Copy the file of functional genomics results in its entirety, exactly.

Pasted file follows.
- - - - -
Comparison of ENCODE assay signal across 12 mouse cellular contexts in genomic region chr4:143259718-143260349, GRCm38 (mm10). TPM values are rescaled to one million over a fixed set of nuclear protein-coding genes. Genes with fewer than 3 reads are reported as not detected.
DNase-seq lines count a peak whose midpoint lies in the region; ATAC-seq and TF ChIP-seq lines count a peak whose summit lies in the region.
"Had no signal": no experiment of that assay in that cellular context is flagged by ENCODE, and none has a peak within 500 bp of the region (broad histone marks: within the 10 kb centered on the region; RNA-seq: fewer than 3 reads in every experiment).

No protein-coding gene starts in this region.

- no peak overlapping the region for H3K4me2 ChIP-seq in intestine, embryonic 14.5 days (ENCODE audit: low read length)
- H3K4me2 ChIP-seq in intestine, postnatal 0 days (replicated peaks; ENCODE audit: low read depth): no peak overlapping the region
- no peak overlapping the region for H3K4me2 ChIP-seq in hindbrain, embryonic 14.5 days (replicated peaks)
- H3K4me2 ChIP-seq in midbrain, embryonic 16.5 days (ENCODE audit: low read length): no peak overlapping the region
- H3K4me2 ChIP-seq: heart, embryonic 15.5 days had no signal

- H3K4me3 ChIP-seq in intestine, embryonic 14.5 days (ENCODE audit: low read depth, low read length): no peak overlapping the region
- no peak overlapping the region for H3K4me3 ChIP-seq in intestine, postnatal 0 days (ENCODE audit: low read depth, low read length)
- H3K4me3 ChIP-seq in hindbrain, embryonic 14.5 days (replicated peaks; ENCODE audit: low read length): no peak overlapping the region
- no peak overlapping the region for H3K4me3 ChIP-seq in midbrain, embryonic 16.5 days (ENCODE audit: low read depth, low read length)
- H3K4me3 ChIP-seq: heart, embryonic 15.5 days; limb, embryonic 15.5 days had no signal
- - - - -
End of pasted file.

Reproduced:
Comparison of ENCODE assay signal across 12 mouse cellular contexts in genomic region chr4:143259718-143260349, GRCm38 (mm10). TPM values are rescaled to one million over a fixed set of nuclear protein-coding genes. Genes with fewer than 3 reads are reported as not detected.
DNase-seq lines count a peak whose midpoint lies in the region; ATAC-seq and TF ChIP-seq lines count a peak whose summit lies in the region.
"Had no signal": no experiment of that assay in that cellular context is flagged by ENCODE, and none has a peak within 500 bp of the region (broad histone marks: within the 10 kb centered on the region; RNA-seq: fewer than 3 reads in every experiment).

No protein-coding gene starts in this region.

- no peak overlapping the region for H3K4me2 ChIP-seq in intestine, embryonic 14.5 days (ENCODE audit: low read length)
- H3K4me2 ChIP-seq in intestine, postnatal 0 days (replicated peaks; ENCODE audit: low read depth): no peak overlapping the region
- no peak overlapping the region for H3K4me2 ChIP-seq in hindbrain, embryonic 14.5 days (replicated peaks)
- H3K4me2 ChIP-seq in midbrain, embryonic 16.5 days (ENCODE audit: low read length): no peak overlapping the region
- H3K4me2 ChIP-seq: heart, embryonic 15.5 days had no signal

- H3K4me3 ChIP-seq in intestine, embryonic 14.5 days (ENCODE audit: low read depth, low read length): no peak overlapping the region
- no peak overlapping the region for H3K4me3 ChIP-seq in intestine, postnatal 0 days (ENCODE audit: low read depth, low read length)
- H3K4me3 ChIP-seq in hindbrain, embryonic 14.5 days (replicated peaks; ENCODE audit: low read length): no peak overlapping the region
- no peak overlapping the region for H3K4me3 ChIP-seq in midbrain, embryonic 16.5 days (ENCODE audit: low read depth, low read length)
- H3K4me3 ChIP-seq: heart, embryonic 15.5 days; limb, embryonic 15.5 days had no signal